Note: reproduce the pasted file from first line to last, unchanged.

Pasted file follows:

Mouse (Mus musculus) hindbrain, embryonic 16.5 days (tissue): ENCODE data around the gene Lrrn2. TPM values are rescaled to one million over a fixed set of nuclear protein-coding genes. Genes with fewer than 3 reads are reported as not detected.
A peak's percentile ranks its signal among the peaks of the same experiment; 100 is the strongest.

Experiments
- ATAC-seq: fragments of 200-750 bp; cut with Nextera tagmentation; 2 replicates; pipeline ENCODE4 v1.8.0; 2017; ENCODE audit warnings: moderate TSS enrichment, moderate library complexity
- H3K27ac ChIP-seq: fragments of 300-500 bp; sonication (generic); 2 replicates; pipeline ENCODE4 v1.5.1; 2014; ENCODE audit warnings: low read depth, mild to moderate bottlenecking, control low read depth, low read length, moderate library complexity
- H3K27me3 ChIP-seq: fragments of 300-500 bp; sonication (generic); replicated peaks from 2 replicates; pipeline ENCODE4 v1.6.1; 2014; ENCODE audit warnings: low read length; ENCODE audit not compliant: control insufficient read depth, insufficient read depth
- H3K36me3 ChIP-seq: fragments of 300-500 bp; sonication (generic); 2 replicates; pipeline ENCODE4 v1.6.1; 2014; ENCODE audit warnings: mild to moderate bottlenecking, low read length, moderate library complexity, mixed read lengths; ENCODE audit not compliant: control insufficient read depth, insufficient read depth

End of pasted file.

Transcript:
Mouse (Mus musculus) hindbrain, embryonic 16.5 days (tissue): ENCODE data around the gene Lrrn2. TPM values are rescaled to one million over a fixed set of nuclear protein-coding genes. Genes with fewer than 3 reads are reported as not detected.
A peak's percentile ranks its signal among the peaks of the same experiment; 100 is the strongest.

Experiments
- ATAC-seq: fragments of 200-750 bp; cut with Nextera tagmentation; 2 replicates; pipeline ENCODE4 v1.8.0; 2017; ENCODE audit warnings: moderate TSS enrichment, moderate library complexity
- H3K27ac ChIP-seq: fragments of 300-500 bp; sonication (generic); 2 replicates; pipeline ENCODE4 v1.5.1; 2014; ENCODE audit warnings: low read depth, mild to moderate bottlenecking, control low read depth, low read length, moderate library complexity
- H3K27me3 ChIP-seq: fragments of 300-500 bp; sonication (generic); replicated peaks from 2 replicates; pipeline ENCODE4 v1.6.1; 2014; ENCODE audit warnings: low read length; ENCODE audit not compliant: control insufficient read depth, insufficient read depth
- H3K36me3 ChIP-seq: fragments of 300-500 bp; sonication (generic); 2 replicates; pipeline ENCODE4 v1.6.1; 2014; ENCODE audit warnings: mild to moderate bottlenecking, low read length, moderate library complexity, mixed read lengths; ENCODE audit not compliant: control insufficient read depth, insufficient read depth